Vazquez said he is against the president’s stances on immigration, saying “there is no one here who is not an immigrant,” and he condemned Trump’s racism towards Latinos in the United States.

A few miles away from the park, José Pérez, 71, stood outside Versailles Restaurant, in Calle Ocho, talking with a group of men. He said he is against illegal immigration and supports Trump’s stances on the issue.

“You can’t let anyone in,” he said. “Whoever comes here to the United States has to come to produce, not to take.”

Pérez, who came to the United States in 1962, identifies as an independent. He voted for Trump in 2016 in what he describes as really a vote against Democratic candidate Hillary Clinton.

Almost three years into Trump’s presidency, Pérez believes the president has improved the economy, which the 2018 Cuba Poll identified as the issue that most motivates Cuban Americans in Miami to vote for a candidate

Looking at the 2020 elections, he said Trump would be his candidate over any of the Democraric hopefuls.

“I am not voting for a socialist that wants to give away things to those who don’t work. No, no, no,” Pérez said. “I have worked here nonstop for 50 years. I don’t want them to take away what I earned to give it to someone else. I don’t accept that.”

Ana Escrich, 73, voted for Trump in 2016 and would do so again in 2020. For her, he is the best president the country has had in the 52 years she has lived in the United States.

“I love our president,” she said, standing outside the restaurant La Carreta in Westchester. “I have been in this country for more than 50 years and never in my life have I seen a president that has been working like that man.”

Escrich, who identifies as an independent, does not think that Trump is racist and she assures that she has never felt discriminated against in the United States.

Nereyda Alfonso, 72, also said she has never faced discrimination in the 60 years she has been in the United States and went as far to say that there was a deeper racial divide during Barack Obama’s administration than now.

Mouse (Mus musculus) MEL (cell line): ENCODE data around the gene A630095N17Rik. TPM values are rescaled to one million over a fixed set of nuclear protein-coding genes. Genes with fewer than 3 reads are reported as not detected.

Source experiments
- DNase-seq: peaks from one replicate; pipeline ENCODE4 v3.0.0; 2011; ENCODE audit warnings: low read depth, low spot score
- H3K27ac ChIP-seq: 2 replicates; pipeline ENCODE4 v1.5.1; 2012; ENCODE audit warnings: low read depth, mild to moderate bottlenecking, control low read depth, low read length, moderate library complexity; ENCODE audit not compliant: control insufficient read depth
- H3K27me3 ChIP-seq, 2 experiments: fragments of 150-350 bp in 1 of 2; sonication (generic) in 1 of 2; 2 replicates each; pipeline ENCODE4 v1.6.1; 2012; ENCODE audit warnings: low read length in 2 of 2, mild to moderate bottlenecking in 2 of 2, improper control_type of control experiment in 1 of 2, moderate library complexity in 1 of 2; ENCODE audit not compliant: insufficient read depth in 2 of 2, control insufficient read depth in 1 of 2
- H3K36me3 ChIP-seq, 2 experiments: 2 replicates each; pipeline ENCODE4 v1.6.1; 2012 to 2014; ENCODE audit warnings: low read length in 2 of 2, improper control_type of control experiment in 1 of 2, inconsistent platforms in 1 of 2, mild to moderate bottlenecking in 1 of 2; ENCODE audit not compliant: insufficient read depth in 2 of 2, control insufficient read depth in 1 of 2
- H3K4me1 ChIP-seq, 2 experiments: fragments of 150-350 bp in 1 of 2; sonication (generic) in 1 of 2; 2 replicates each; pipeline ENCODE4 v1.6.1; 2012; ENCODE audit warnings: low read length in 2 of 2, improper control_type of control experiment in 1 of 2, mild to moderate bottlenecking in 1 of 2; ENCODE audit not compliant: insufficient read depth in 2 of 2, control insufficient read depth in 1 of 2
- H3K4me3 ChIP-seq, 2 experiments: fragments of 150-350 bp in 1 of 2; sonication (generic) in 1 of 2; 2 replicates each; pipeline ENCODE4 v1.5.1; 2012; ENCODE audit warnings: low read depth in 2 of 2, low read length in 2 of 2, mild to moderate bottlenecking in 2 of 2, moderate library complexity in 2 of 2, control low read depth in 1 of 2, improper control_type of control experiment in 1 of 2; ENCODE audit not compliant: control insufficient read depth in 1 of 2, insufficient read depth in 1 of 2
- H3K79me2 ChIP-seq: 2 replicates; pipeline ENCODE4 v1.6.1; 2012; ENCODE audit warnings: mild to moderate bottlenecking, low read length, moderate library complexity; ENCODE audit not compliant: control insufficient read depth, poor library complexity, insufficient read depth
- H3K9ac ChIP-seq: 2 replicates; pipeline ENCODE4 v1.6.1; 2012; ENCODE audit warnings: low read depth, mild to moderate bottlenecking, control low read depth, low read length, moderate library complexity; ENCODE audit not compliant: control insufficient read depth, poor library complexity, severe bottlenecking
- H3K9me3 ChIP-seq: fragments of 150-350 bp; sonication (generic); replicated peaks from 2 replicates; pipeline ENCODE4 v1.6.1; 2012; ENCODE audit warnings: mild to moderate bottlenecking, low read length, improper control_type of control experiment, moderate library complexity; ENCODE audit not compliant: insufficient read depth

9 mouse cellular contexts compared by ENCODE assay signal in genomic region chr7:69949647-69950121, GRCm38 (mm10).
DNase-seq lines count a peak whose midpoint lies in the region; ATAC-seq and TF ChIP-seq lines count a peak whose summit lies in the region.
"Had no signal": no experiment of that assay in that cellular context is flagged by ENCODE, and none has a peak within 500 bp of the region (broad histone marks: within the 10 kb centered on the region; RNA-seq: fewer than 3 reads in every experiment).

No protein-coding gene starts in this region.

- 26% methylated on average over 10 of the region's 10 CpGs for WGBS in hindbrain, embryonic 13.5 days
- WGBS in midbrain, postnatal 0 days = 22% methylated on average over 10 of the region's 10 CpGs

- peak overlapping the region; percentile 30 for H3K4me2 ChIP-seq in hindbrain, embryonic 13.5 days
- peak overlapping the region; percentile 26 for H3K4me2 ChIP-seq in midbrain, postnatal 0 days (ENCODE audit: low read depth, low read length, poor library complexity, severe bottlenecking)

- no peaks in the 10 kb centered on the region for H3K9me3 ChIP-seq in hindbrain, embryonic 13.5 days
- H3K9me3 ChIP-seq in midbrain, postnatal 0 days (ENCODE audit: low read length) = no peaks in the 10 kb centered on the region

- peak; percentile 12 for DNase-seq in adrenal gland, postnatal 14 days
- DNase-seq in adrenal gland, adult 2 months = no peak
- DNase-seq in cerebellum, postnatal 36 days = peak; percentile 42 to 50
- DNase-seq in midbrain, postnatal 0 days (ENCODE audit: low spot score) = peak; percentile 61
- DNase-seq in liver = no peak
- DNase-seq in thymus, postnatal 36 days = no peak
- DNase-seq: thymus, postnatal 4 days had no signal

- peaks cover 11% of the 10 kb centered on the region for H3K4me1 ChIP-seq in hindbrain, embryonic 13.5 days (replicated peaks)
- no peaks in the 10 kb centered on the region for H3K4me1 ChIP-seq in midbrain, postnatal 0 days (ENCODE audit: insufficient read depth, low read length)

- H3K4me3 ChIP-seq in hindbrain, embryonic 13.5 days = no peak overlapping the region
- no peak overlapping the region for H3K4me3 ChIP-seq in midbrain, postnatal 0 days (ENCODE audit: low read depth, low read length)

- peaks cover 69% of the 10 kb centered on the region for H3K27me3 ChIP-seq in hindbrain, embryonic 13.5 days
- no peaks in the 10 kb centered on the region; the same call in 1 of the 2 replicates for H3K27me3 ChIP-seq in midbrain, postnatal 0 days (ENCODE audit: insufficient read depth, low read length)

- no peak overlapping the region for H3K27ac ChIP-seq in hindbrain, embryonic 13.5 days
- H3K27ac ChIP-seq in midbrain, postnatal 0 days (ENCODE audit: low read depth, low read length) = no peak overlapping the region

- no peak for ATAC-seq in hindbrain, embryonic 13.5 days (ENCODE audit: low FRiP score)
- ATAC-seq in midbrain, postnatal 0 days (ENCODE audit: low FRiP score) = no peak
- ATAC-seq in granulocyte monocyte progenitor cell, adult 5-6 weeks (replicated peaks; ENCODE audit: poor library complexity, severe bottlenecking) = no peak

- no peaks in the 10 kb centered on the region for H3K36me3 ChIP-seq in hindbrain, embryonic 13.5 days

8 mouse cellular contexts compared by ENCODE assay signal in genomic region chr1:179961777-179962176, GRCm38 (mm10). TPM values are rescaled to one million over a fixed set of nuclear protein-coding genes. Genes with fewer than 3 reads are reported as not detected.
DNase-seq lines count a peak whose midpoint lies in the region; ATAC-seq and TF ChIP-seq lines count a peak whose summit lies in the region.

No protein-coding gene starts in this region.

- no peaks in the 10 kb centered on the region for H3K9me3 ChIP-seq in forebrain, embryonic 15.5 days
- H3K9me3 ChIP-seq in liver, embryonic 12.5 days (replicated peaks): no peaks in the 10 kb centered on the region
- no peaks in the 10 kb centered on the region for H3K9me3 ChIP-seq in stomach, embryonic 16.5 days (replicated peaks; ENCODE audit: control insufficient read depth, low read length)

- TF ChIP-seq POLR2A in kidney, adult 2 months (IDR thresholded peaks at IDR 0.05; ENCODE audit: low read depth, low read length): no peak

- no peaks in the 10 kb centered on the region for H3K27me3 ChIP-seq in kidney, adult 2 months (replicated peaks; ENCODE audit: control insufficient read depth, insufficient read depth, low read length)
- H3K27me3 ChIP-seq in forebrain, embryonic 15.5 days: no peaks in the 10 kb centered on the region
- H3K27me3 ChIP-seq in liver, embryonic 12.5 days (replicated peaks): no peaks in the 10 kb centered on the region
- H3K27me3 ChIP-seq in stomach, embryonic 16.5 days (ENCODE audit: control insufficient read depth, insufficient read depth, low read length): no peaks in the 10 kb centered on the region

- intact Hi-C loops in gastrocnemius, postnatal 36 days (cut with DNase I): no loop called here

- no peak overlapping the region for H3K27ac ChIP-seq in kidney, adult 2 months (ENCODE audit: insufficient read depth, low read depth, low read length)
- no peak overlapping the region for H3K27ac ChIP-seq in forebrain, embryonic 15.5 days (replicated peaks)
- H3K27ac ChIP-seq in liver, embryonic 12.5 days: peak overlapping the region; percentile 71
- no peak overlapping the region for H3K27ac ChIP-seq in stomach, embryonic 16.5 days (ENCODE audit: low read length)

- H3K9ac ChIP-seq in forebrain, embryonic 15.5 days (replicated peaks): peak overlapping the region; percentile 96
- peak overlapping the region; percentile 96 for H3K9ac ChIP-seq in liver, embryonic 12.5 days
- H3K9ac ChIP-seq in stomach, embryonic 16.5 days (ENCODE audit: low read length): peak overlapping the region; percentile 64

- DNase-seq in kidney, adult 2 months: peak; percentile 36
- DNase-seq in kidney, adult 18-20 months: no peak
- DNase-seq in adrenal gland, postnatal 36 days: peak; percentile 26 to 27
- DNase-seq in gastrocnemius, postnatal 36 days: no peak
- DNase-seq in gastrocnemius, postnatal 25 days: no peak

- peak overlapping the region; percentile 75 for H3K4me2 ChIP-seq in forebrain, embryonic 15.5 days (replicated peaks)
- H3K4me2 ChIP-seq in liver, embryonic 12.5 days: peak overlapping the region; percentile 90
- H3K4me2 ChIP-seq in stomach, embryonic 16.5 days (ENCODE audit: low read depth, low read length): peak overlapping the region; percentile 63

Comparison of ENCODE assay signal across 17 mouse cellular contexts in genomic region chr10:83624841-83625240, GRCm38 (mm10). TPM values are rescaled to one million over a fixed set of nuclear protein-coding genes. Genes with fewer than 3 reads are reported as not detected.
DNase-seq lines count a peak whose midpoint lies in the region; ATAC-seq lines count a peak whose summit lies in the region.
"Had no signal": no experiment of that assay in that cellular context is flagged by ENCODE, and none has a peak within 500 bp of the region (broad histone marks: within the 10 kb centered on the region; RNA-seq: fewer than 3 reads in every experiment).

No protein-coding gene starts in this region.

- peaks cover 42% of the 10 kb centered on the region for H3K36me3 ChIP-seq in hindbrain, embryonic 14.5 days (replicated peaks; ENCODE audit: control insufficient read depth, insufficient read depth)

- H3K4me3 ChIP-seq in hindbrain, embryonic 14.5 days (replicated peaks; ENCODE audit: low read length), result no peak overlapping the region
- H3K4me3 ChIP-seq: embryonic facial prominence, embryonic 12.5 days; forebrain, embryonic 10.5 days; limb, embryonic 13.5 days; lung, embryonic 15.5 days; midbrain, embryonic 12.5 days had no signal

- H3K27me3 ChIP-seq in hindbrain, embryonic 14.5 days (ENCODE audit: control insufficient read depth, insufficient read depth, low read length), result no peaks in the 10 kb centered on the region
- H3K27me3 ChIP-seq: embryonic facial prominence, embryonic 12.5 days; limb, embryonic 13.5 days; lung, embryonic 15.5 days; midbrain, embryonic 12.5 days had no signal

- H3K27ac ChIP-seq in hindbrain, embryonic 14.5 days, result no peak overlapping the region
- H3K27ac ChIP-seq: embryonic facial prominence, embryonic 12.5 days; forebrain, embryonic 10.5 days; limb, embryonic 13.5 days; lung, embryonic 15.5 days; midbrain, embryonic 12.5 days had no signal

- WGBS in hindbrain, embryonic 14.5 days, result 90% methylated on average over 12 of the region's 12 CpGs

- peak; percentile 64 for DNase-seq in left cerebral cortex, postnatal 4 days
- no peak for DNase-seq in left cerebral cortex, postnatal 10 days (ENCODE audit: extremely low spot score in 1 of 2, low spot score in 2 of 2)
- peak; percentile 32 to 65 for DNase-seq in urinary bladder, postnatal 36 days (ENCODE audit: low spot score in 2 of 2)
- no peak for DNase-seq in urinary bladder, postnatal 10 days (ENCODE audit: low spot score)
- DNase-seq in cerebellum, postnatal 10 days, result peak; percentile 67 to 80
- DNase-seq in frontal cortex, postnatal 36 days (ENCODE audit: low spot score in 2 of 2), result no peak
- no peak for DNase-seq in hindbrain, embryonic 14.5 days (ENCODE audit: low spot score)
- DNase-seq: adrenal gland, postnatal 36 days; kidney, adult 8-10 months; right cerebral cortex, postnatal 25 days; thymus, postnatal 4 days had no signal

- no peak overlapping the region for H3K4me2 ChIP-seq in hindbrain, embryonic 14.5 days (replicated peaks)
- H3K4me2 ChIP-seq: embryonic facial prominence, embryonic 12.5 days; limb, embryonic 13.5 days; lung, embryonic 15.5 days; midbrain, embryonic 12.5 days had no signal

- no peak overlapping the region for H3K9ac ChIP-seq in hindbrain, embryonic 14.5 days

Both Alfonso and Escrich expressed concern because younger generations are skewing too far to the left.

Lisann Ramos, 27, was born and raised in Miami. Her parents are Cuban immigrants that she described as very conservative and Republican. She, on the other hand, is “definitely a liberal, Democratic human.”

Ramos described herself as left-leaning on social issues and emphasized that she does not support Trump and his policies.

“Cannot stand him. He should go in a rocketship very far away,” she said. “He’s a manifestation of a lot of very backwards thoughts that apparently the entire nation- the ones who back him- support: racism, homophobia, misogyny.”

For Ramos, more younger Cuban Americans like herself are breaking with tradition and moving away from the Republican Party. According to the 2018 Cuba Poll, 40% of Cubans between the ages 18 and 39 are not affiliated to a party, while 35% are registered as Republicans and 23% as Democrats.

“I know there’s definitely a wave. I don’t know how big it is,” she said. “I don’t feel alone at all in being a left leaning Cuban American child of immigrants.”